And if he doesn’t have the cash, he doesn’t get to see his children. But even fathers who can afford it are stripped of their assets by costly legal battles and then might be told that they can’t have their child to stay overnight because their humble bedsit isn’t suitable.

In more unpleasant separations, a man might be falsely accused of all kinds of physical or sexual violence so that the court case drags on unnecessarily while this is investigated.

So if a dad is married, he’s presumed to have parental rights, but as O’Shea’s data demonstrate, in the event of divorce, it doesn’t matter. His marital status doesn’t matter, his love for his children doesn’t matter, his hands-on child care doesn’t matter, his hard-earned income doesn’t matter. She gets the kids. Period.

Unmarried fathers have to work harder to get the same result. They have to go to court to establish paternity, neither an easy nor an inexpensive task. If they do, they get the same result as married fathers if they try to establish any sort of real relationship with little Andy or Jenny. Nice.

Tina Rayburn, co-author of ‘I Want to See My Kids! A Guide for Dads Who Want Contact with Their Children After Separation’, writes: “Until people acknowledge the current system is flawed and has an overriding female bias, it will be difficult to see anything changing. There are two core problems. I don’t think the courts recognise a child can live happily in two homes and they are loath to take a child away from its mother. There is still a perception that these guys have done something wrong and they don’t deserve to see their children.”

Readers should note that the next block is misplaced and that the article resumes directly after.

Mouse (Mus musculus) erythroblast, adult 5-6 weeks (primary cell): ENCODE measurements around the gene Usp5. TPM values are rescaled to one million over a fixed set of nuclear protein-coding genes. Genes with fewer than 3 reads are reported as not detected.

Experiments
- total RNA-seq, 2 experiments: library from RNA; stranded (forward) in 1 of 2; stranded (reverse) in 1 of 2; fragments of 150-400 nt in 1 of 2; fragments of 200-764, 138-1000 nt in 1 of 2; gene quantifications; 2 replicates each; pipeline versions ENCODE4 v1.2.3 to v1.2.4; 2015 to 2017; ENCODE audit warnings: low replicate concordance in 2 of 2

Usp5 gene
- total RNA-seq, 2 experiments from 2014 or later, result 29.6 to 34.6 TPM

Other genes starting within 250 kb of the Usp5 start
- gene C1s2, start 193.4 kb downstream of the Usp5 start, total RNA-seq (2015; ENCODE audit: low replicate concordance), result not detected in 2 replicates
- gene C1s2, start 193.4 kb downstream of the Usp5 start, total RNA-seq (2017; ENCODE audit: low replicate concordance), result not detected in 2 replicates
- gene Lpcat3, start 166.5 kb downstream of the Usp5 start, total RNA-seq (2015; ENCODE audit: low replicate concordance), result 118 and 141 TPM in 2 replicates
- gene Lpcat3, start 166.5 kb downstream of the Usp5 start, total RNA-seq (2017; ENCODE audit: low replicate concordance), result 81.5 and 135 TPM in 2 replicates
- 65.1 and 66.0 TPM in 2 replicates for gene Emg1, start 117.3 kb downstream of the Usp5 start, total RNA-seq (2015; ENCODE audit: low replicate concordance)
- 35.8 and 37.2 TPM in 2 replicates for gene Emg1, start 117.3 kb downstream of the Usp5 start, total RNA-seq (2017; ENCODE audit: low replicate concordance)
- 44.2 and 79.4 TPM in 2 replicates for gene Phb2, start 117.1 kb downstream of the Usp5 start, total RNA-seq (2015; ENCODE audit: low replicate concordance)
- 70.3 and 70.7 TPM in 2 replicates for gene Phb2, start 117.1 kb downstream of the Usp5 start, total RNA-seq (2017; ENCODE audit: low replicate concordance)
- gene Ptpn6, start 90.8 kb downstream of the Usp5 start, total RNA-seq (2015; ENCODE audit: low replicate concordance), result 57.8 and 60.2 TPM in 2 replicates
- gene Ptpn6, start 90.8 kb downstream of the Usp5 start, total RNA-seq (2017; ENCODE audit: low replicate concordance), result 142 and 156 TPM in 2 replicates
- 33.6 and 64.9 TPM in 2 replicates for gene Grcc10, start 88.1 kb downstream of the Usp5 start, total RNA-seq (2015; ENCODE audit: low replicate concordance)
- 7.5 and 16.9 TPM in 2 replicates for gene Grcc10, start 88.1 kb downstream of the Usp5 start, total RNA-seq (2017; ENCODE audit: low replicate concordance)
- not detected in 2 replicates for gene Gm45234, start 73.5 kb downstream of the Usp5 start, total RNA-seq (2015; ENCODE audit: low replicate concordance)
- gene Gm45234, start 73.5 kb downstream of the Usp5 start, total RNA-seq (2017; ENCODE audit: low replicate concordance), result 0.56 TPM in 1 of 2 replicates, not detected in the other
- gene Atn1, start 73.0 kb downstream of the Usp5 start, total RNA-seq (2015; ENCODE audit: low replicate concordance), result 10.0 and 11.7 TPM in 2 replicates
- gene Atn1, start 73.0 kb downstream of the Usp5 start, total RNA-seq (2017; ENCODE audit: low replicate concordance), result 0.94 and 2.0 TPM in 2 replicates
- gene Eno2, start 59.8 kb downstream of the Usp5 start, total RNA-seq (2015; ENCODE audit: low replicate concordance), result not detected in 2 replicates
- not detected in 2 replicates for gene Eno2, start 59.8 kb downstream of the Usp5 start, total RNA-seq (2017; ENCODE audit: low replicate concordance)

She said a mouthful. First is the fact that courts believe, against all the social science on child well-being following divorce, that children should only have one home and one primary “psychological” parent. Amazingly, that belief comes directly from the books of Goldstein, Solnit and Freud published in the 1970s – 1990s. They were, at the time they were published, known in academic circles to lack any empirical basis and have since been completely debunked. Astonishingly, the only respect they get anywhere is from the courts that decide custody cases every day. The idea that children need only one parent – their mother – is simply false, but courts in all parts of the English-speaking world warmly embrace it.

Rayburn’s second point, that courts assume that, since Mom is divorcing them, the dads and they alone must “have done something wrong” is not only true, but it’s deeply sexist. The idea of men as active and corrupt while women as passive and innocent has always been a fairy tale, but it’s one many people really seem to like. “Mommy, read me the one about Evil Prince and the virtuous maiden again.”

But what’s utterly strange is that those same courts never seem to pause to ask “so what?” After all, what if, in every single case of divorce there were one bad actor and one innocent party – a scenario no adult believes? And what if, in every single case, the bad actor were the father? Does it then follow that the children of those divorces should lose all real contact with those dads? It does not.